But the reportâ€™s more granular findings revealed intriguing trends within industry groups and among various slices of direct marketing media and tools. In short, some sectors are performing better (or worse) than others, as are the direct marketing tools marketers choose to use.
â€śKeep in mind that dollars continue to flow from overall marketing expenditures into direct marketing,â€ť said Ramesh Ratan, exec VP-COO of DMA. Thatâ€™s due to direct marketingâ€™s vaunted ability to attribute revenue to particular campaigns or agency activities, he added.
Ratan also said that unease in the consumer marketplace is affecting b-to-b buying and, in response, direct marketing expenditures.
â€śI believe there will be ripple effects in the long run,â€ť he said. â€śBusinesses that depend on businesses will be affected, but generally the b-to-b sector continues to be healthy.â€ť
That, however, is not the case for all of it. DMAâ€™s report revealed some winners and losers.
Winners and losers
The biggest growth area over the past year in terms of advertising expenditures has been in commercial e-mail, which grew 24.8%, followed by other forms of Internet marketing (such as search, Web site optimization, blogs, display ads, video and text links) which grew 19.7%.
Itâ€™s a trend to which marketers and vendors can testify.
â€śWeâ€™ve been talking to our customers, and so far there has not been any negative impact from the economy,â€ť said Blaine Mathieu, CMO at e-mail marketing company Lyris Inc. â€śWhy? Because e-mail and search-engine marketing have the highest ROI of all.â€ť
Continuing to fall out of favor among direct marketers have been direct response newspaper ad expenditures (down 7.6% over the past year) and direct-response radio (down 2.7%). Modest growth is still being seen in direct response television spots (up 4.5%), direct mail catalog spending (up 3.1%) and other direct mail (up 2.9%).
And for the b-to-b marketer in particular, budgets have held up much better than for their consumer counterparts: B-to-b direct marketing ad expenditures grew by 4.2% this year, compared with a 1.9% uptick in the b-to-c sector.
Long-term trends reflect year-over-year performance.
DMA projected that b-to-b Internet marketing will enjoy a compound annual growth rate of 28% through 2013, with commercial e-mail marketing spending not far behind. However, over the next five years, DMA researchers anticipate that b-to-b telephone marketing spending will remain relatively flat (it actually retrenched by 1.5% this year), along with newspaper advertising.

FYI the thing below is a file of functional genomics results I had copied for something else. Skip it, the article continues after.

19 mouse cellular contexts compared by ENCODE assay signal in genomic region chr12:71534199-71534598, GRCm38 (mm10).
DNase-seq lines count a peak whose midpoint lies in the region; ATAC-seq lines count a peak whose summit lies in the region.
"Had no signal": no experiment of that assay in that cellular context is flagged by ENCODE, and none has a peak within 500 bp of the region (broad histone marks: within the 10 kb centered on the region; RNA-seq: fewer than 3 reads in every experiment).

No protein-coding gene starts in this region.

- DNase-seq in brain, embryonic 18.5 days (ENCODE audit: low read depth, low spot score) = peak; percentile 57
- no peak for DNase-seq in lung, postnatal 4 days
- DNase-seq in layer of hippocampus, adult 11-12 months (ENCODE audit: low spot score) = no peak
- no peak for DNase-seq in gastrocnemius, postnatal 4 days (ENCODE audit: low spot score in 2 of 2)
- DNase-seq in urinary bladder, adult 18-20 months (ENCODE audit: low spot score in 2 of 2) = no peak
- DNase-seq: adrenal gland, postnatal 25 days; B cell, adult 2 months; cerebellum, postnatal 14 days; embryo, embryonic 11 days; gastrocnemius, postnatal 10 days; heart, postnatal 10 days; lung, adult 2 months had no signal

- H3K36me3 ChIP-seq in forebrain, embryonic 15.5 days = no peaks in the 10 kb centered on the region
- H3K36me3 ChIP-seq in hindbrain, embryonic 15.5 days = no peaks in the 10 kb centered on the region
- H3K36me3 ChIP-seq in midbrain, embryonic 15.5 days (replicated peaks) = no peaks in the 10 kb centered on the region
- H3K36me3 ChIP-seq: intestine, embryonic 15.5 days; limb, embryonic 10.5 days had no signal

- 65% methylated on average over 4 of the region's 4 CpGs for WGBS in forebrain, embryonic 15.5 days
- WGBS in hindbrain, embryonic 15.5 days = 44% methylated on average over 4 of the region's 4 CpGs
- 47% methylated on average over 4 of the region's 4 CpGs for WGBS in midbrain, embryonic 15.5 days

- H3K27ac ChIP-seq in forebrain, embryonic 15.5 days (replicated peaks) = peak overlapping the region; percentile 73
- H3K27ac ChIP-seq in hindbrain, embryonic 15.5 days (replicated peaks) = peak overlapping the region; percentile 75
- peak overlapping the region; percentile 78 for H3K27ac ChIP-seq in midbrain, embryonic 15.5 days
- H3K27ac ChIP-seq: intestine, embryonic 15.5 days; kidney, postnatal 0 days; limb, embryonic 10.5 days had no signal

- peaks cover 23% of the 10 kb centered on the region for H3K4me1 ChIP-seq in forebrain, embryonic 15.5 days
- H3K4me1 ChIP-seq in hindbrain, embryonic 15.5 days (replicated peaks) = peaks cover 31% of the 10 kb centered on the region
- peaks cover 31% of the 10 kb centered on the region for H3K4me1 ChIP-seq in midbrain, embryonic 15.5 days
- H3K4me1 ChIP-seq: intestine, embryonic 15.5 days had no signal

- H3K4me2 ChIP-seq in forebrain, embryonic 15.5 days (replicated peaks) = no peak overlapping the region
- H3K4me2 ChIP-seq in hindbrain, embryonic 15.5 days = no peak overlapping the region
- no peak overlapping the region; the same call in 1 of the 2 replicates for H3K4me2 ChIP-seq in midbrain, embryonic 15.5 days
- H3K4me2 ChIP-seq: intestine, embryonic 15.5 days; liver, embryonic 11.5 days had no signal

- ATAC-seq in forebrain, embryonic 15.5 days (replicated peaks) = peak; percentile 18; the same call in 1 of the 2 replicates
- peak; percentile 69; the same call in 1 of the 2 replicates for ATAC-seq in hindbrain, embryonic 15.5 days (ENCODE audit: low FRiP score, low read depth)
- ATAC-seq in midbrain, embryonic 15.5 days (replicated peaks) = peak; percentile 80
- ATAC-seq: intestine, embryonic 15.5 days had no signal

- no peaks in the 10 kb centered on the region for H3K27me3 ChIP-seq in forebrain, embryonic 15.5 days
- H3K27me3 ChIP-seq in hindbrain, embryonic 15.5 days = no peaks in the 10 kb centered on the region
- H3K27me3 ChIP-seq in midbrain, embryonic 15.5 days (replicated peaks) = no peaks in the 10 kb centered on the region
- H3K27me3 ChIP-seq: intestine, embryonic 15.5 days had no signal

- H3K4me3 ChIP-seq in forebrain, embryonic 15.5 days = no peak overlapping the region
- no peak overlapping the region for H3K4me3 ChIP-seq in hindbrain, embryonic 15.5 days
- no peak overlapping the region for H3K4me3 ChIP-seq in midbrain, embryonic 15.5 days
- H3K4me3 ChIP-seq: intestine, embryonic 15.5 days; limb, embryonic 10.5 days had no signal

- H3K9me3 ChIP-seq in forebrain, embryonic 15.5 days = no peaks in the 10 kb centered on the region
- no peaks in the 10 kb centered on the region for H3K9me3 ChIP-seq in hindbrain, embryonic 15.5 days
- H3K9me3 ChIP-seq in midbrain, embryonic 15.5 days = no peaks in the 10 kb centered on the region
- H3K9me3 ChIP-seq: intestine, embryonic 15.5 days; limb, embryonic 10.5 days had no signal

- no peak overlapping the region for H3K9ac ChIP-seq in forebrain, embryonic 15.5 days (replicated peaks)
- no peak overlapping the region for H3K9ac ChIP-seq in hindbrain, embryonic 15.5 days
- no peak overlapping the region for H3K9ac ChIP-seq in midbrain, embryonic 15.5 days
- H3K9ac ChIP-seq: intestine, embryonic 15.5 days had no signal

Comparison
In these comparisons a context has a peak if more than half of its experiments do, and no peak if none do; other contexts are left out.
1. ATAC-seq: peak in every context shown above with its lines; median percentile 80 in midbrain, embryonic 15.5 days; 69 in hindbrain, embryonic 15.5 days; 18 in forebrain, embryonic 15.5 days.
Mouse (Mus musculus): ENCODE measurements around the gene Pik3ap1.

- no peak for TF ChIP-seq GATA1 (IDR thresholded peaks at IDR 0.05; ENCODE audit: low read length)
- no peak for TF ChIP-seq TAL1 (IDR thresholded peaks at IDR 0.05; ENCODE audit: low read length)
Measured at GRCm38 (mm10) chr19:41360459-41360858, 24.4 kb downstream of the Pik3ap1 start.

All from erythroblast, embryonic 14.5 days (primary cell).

â€śMarketers canâ€™t control their total direct marketing investment, but they can control where they invest,â€ť said DMA President John Greco. â€śIn fact, direct marketingâ€™s value is enhanced by a bad economy because marketers want to use smarter channels.â€ť
Whereâ€™s the beef?
Among industry groups, direct marketing expenditures for the construction industry are expected to grow by 11.6% through 2013, with the chemicals industry (excluding pharmaceuticals) enjoying a 9.1% rise during that time; the financial services sector, 6.8%; and the health care industry, 8.4%.
Direct marketing expenditures on behalf of manufacturing, software, printing and professional services are forecast to experience flat or slightly reduced expenditures during that period.
Employment trends also are a key indicator of the state of the direct marketing industry. DMAâ€™s report on employment mirrors to some degree ad expenditures, with jobs in e-mail and other Internet marketing areas growing about 9% through 2013.
Meanwhile, employment retrenchments are projected for b-to-b direct marketing positions in catalogs, telephone marketing and direct response newspaper, radio and magazine positions.
â€śItâ€™s all e-commerce, man,â€ť said Jerry Bernhart, owner of Bernhart Associates Executive Search, a direct marketing recruiter.
In his own survey of the direct-marketing employment landscape, Bernhart said that one in every four open b-to-b positions is in some form of digital marketing.
â€śItâ€™s clear that from now through the rest of the year thatâ€™s where the demand will be, and I donâ€™t see that changing much in 2009,â€ť Bernhart said.
Direct marketing continues to be a significant element in overall advertising spending. Its current annual level of $177 billion accounts for 52% of all advertising expenditures for the year, according to DMAâ€™s Power of Direct Marketing report.
DMAâ€™s 2008-09 Power of Direct Marketing report is available for purchase on DMAâ€™s Web site, www.the-dma.org.